I’ve written before that sometimes a race is about so much more than a PR or personal goals. My best runs have been when I’ve run for a greater cause, whether it was to help someone complete her first half, or to raise money and awareness for St. Jude. The medals earned represent time spent training and sharing in a common goal. The medals represent not giving up, even when it hurts. They represent achieving something that a few years ago seemed impossible.

Bethany, I am so proud of you! You’ve accomplished so much this year, and it is truly my honor to run with you. I pray for clear skies, perfect temps, strong legs, and settled bellies. Heck, maybe someday you, Morgan, Addie, and I can run one together. That would really be a miracle! Let’s eat healthy foods the next two weeks, okay? Good Luck, Bethany! Thank you for allowing me to be your running partner. Thank you for loving yourself enough to take on such a monumental challenge. Now go #BeMonumental!

See ya 2013!

I always write an Old Year/New Year post, and it’s typically long, jumbled, and possibly somewhat boring, but it’s also my way of processing the old year, and welcoming what’s to come.  So, if you’re sitting at home, avoiding laundry and housework, and need a reprieve from the daily chaos, read on.  What follows is a wrap-up of random thoughts.  Here we go…

  • Sunday, as I was waiting for my hair color to work its magic, I transferred birthdays, anniversaries, and other important dates from my 2013 calendars to my 2014 calendars (one of which I bought for half price because I waited until the last minute).  As I was carefully writing in the upcoming events, I thought about how wonderful it is that each January, we get the opportunity to reflect on the past year, and start all over with a new year.  I don’t really make resolutions, but I do have a few goals.  I will share those at some random point in this blog.
  • 2013 was filled with both blessings and frustrations for us.  Health-wise, it was a tough year.  Last spring, I had the flu, and stomach bug, and then six weeks worth of eye infections.  The entire year I dealt with knee problems that resulted in surgery in August.  It isn’t completely healed, but I am hopeful that it will continue to get stronger, the pain will continue to lessen, and eventually I will return to my running routine in 2014.  Gary had to have hernia surgery, and Addison had (and continues to have) foot problems.  Because of changes to our health insurance (that are infuriating), my rates have doubled, AND we went from a $500 deductible to a $3000 deductible in 2014, so I pray for good health because we can’t afford to be sick.  We will limit trips to the doctor to dire emergencies, and suffer through all other illnesses.  We are educated, middle-class working people who can no longer afford to go to the doctor.  There’s something wrong with that.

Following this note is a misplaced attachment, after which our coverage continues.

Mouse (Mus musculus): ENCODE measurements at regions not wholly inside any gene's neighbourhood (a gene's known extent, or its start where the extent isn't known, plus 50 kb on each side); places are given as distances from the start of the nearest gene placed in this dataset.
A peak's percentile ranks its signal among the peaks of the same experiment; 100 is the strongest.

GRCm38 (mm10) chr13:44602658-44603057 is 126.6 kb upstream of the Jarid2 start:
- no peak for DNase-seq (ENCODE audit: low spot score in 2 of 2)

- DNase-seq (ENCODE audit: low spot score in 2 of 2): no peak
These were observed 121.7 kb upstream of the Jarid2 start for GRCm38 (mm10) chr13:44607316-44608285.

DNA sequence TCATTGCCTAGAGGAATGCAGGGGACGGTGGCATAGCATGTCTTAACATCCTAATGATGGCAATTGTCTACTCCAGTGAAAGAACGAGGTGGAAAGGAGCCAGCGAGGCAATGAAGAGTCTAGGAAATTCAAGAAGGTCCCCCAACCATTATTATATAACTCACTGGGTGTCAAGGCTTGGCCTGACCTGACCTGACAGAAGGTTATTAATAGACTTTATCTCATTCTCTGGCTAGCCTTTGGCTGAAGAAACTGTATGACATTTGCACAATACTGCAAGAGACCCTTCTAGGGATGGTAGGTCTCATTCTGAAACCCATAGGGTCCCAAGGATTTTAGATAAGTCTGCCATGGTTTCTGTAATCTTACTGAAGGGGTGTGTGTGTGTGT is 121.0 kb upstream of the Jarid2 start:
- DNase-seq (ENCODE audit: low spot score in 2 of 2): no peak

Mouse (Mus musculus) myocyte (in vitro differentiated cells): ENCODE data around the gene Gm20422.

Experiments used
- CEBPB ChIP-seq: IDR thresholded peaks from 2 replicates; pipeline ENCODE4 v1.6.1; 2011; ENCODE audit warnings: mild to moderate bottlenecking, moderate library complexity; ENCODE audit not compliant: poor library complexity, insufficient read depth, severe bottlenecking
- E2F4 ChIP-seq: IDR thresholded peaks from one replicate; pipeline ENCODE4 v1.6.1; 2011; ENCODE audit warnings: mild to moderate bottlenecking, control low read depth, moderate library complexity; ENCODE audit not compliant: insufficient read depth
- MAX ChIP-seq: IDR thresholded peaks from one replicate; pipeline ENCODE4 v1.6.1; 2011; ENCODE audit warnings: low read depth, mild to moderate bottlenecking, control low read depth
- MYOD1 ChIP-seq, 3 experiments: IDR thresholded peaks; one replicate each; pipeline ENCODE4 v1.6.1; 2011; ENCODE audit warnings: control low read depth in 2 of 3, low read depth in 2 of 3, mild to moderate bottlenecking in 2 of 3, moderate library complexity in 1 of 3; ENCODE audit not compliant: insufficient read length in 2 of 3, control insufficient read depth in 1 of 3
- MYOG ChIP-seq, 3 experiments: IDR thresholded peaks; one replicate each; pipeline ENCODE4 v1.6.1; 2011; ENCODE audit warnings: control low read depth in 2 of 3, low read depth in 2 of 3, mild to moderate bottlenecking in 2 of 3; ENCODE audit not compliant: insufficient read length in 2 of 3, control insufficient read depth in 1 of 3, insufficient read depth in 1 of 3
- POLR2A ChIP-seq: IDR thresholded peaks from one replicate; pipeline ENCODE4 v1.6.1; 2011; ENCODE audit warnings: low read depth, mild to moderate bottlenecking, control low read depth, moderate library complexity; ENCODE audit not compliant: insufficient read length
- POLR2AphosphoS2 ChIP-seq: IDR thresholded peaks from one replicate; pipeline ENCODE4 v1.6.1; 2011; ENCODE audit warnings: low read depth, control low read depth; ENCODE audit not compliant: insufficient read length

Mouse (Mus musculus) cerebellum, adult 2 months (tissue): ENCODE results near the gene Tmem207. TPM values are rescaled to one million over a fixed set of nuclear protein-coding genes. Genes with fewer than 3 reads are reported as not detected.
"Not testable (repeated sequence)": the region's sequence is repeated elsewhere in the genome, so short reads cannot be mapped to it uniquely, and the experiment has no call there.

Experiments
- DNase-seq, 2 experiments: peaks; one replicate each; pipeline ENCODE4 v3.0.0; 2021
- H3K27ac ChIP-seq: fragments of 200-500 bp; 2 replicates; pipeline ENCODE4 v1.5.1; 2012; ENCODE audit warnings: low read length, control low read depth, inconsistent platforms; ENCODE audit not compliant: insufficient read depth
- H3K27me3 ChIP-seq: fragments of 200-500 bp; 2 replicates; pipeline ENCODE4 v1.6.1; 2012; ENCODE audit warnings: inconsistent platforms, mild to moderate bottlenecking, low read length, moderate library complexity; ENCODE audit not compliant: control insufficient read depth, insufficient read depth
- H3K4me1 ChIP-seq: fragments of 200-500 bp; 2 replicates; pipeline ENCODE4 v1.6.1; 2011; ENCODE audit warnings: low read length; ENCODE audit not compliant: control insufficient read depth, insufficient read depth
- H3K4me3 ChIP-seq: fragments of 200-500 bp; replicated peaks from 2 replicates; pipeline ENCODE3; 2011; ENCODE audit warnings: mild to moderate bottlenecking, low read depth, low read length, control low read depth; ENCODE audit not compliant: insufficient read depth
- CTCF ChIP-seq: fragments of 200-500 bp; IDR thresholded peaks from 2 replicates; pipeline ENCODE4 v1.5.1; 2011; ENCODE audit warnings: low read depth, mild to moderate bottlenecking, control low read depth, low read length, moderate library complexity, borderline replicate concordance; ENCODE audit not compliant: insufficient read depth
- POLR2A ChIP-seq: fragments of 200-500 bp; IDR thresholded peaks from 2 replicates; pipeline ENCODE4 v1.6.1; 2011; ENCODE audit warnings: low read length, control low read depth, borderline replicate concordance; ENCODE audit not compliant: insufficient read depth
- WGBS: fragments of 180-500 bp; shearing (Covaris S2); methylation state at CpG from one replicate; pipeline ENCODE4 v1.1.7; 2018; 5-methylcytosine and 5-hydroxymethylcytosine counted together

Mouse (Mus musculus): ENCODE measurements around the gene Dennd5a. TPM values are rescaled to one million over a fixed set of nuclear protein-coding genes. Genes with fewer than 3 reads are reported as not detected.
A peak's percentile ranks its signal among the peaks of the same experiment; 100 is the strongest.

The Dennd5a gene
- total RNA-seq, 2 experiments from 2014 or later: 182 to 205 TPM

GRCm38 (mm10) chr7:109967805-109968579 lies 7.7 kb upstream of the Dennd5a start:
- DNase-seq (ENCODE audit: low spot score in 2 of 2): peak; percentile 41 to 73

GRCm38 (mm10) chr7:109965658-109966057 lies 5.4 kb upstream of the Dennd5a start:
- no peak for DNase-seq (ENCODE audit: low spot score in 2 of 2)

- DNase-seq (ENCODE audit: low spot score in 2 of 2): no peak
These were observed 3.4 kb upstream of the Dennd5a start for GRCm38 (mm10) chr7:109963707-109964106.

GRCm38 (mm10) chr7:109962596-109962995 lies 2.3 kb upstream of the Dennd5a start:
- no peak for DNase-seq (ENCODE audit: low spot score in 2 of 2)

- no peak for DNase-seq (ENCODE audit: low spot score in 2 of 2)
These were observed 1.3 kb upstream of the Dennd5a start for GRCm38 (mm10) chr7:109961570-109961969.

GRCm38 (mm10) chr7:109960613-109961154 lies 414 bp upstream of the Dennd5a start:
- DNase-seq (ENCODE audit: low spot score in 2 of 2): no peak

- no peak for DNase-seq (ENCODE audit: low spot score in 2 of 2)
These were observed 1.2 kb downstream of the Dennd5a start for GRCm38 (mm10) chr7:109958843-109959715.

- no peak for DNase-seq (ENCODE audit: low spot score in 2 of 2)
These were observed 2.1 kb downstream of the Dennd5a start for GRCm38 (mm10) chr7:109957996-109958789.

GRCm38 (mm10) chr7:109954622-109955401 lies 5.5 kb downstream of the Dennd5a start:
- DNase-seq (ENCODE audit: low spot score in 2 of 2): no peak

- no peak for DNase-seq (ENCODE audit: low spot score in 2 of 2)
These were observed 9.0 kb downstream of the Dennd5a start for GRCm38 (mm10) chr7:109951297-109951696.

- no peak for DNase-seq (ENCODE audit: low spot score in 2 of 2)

• Blessings…We added two members to our family in 2013!  Gary’s son Bryce was married to Krista in October.  It was an amazing weekend in Lake Tahoe.  Krista is a beautiful, intelligent, kind, and adventurous young woman, and we are thrilled to welcome her.  We also welcomed a new grandson in December.  Rhett Cail was born December 15, and we met him the following weekend.  He is a beautiful little boy just like his brother Layne and his cousin Gabe.

A Perfect Lake Tahoe Wedding

A Perfect Lake Tahoe Wedding

  • Rhett Wayne Cail December 15, 2013

    Rhett Wayne Cail
    December 15, 2013

 

 

 

 

 

 

 

 

 

  • 2013 was a year of travel for Gary and me.  We went to Virginia Beach, Chicago, Atlanta, Kansas, and Lake Tahoe, and we added some short trips to Indy, Northern Indiana, Louisville, and Nashville.  We are fortunate that our family has chosen great vacations spots in which to live.  We won’t be traveling as much in 2014, but are grateful for the experiences we had.  In our eleven years together, Gary and I have had some awesome trips.  Most included the girls, some were just the two of us.  I am so grateful that we enjoy being together and have had some great opportunities.  I look forward to many more!
  • We also added to our family by hosting an exchange student from Germany.  Benita was already in Tell City and a student at our high school.  She had been placed with a couple who had no kids at home, and was new to our town. Because they knew no one, they wouldn’t let Benita do anything with anyone.  The poor girl was miserable.  She came to stay with us in November, and has truly been a blessing.  We have learned a lot about Germany, have enjoyed lots of chocolate, and have loved getting to know this amazing girl who, at only 16, chose to move away from her family for a year to experience America.  She will be with us until the end of May, and I already dread telling her good-bye.  On the bright side, with any luck we will one day visit her in Germany.